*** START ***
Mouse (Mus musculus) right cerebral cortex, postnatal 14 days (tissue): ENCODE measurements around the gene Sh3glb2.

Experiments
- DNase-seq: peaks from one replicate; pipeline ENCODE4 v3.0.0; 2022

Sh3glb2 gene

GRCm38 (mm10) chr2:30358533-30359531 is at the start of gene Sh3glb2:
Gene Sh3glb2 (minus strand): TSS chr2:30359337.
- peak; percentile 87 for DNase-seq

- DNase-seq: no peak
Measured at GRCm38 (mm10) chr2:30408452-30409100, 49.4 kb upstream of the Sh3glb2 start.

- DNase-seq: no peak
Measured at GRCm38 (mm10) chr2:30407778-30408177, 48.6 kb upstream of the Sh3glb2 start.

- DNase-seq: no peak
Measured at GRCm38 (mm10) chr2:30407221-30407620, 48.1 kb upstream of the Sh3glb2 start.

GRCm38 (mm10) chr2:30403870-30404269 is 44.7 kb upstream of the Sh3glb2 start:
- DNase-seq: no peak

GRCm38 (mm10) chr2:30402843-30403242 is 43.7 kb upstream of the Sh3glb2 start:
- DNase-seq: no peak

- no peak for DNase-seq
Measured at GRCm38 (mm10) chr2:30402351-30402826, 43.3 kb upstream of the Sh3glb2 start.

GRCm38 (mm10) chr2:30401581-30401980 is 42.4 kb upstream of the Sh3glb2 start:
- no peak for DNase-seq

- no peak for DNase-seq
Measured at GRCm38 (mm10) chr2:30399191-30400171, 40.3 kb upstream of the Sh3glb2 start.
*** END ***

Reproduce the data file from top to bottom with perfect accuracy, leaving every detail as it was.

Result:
Mouse (Mus musculus) right cerebral cortex, postnatal 14 days (tissue): ENCODE measurements around the gene Sh3glb2.

Experiments
- DNase-seq: peaks from one replicate; pipeline ENCODE4 v3.0.0; 2022

Sh3glb2 gene

GRCm38 (mm10) chr2:30358533-30359531 is at the start of gene Sh3glb2:
Gene Sh3glb2 (minus strand): TSS chr2:30359337.
- peak; percentile 87 for DNase-seq

- DNase-seq: no peak
Measured at GRCm38 (mm10) chr2:30408452-30409100, 49.4 kb upstream of the Sh3glb2 start.

- DNase-seq: no peak
Measured at GRCm38 (mm10) chr2:30407778-30408177, 48.6 kb upstream of the Sh3glb2 start.

- DNase-seq: no peak
Measured at GRCm38 (mm10) chr2:30407221-30407620, 48.1 kb upstream of the Sh3glb2 start.

GRCm38 (mm10) chr2:30403870-30404269 is 44.7 kb upstream of the Sh3glb2 start:
- DNase-seq: no peak

GRCm38 (mm10) chr2:30402843-30403242 is 43.7 kb upstream of the Sh3glb2 start:
- DNase-seq: no peak

- no peak for DNase-seq
Measured at GRCm38 (mm10) chr2:30402351-30402826, 43.3 kb upstream of the Sh3glb2 start.

GRCm38 (mm10) chr2:30401581-30401980 is 42.4 kb upstream of the Sh3glb2 start:
- no peak for DNase-seq

- no peak for DNase-seq
Measured at GRCm38 (mm10) chr2:30399191-30400171, 40.3 kb upstream of the Sh3glb2 start.